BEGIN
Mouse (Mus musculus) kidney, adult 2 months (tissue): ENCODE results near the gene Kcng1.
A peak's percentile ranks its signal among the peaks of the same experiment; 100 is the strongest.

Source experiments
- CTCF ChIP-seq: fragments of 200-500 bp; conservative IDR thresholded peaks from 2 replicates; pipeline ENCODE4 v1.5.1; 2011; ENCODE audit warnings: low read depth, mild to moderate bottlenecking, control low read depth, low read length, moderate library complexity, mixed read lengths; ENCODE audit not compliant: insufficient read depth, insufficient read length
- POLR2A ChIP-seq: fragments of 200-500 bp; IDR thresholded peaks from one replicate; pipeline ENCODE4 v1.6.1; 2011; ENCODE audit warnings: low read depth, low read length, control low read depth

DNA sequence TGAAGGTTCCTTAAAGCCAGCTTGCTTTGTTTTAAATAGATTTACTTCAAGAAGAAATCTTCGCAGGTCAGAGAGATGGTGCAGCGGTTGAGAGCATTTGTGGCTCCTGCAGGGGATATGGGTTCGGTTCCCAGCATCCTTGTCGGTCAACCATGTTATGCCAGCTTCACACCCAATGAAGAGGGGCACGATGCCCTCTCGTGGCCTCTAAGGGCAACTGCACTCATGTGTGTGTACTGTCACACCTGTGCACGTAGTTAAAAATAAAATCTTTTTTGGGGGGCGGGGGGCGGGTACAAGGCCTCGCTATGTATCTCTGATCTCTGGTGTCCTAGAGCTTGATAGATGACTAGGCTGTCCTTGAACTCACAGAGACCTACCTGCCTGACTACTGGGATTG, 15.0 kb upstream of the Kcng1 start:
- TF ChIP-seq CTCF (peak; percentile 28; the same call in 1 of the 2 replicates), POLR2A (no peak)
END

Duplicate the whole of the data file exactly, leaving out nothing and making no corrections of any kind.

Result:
Mouse (Mus musculus) kidney, adult 2 months (tissue): ENCODE results near the gene Kcng1.
A peak's percentile ranks its signal among the peaks of the same experiment; 100 is the strongest.

Source experiments
- CTCF ChIP-seq: fragments of 200-500 bp; conservative IDR thresholded peaks from 2 replicates; pipeline ENCODE4 v1.5.1; 2011; ENCODE audit warnings: low read depth, mild to moderate bottlenecking, control low read depth, low read length, moderate library complexity, mixed read lengths; ENCODE audit not compliant: insufficient read depth, insufficient read length
- POLR2A ChIP-seq: fragments of 200-500 bp; IDR thresholded peaks from one replicate; pipeline ENCODE4 v1.6.1; 2011; ENCODE audit warnings: low read depth, low read length, control low read depth

DNA sequence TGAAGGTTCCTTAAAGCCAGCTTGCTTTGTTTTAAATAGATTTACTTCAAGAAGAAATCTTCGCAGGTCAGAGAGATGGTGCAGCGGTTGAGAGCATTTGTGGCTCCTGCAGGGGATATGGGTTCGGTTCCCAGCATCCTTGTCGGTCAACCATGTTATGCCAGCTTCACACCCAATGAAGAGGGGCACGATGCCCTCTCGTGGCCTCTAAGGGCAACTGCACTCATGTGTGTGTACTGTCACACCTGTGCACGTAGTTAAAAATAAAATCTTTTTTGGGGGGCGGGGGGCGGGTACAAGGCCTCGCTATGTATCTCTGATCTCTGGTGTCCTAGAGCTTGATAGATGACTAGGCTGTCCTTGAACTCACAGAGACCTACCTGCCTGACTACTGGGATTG, 15.0 kb upstream of the Kcng1 start:
- TF ChIP-seq CTCF (peak; percentile 28; the same call in 1 of the 2 replicates), POLR2A (no peak)